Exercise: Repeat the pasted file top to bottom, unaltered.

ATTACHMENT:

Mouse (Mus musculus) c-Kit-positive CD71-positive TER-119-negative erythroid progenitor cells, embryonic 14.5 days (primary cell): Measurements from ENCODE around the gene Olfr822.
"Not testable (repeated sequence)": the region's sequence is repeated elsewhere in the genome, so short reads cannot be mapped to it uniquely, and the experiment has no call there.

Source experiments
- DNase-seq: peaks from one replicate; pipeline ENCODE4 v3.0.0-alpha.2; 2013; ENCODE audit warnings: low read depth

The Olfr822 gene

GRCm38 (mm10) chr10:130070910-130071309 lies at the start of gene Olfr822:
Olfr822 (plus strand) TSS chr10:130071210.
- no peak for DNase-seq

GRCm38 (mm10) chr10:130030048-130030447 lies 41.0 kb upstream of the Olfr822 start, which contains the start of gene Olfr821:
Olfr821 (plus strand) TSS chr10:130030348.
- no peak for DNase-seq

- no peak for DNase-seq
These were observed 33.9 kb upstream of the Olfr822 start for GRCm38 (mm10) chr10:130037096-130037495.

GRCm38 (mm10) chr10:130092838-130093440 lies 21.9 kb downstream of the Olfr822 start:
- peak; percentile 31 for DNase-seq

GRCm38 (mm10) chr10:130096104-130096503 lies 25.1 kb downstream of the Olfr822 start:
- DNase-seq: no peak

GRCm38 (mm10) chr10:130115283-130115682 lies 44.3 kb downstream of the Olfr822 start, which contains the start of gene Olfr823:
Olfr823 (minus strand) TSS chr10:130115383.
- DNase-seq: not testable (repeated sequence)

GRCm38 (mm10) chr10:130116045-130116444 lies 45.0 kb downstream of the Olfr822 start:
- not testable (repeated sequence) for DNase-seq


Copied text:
Mouse (Mus musculus) c-Kit-positive CD71-positive TER-119-negative erythroid progenitor cells, embryonic 14.5 days (primary cell): Measurements from ENCODE around the gene Olfr822.
"Not testable (repeated sequence)": the region's sequence is repeated elsewhere in the genome, so short reads cannot be mapped to it uniquely, and the experiment has no call there.

Source experiments
- DNase-seq: peaks from one replicate; pipeline ENCODE4 v3.0.0-alpha.2; 2013; ENCODE audit warnings: low read depth

The Olfr822 gene

GRCm38 (mm10) chr10:130070910-130071309 lies at the start of gene Olfr822:
Olfr822 (plus strand) TSS chr10:130071210.
- no peak for DNase-seq

GRCm38 (mm10) chr10:130030048-130030447 lies 41.0 kb upstream of the Olfr822 start, which contains the start of gene Olfr821:
Olfr821 (plus strand) TSS chr10:130030348.
- no peak for DNase-seq

- no peak for DNase-seq
These were observed 33.9 kb upstream of the Olfr822 start for GRCm38 (mm10) chr10:130037096-130037495.

GRCm38 (mm10) chr10:130092838-130093440 lies 21.9 kb downstream of the Olfr822 start:
- peak; percentile 31 for DNase-seq

GRCm38 (mm10) chr10:130096104-130096503 lies 25.1 kb downstream of the Olfr822 start:
- DNase-seq: no peak

GRCm38 (mm10) chr10:130115283-130115682 lies 44.3 kb downstream of the Olfr822 start, which contains the start of gene Olfr823:
Olfr823 (minus strand) TSS chr10:130115383.
- DNase-seq: not testable (repeated sequence)

GRCm38 (mm10) chr10:130116045-130116444 lies 45.0 kb downstream of the Olfr822 start:
- not testable (repeated sequence) for DNase-seq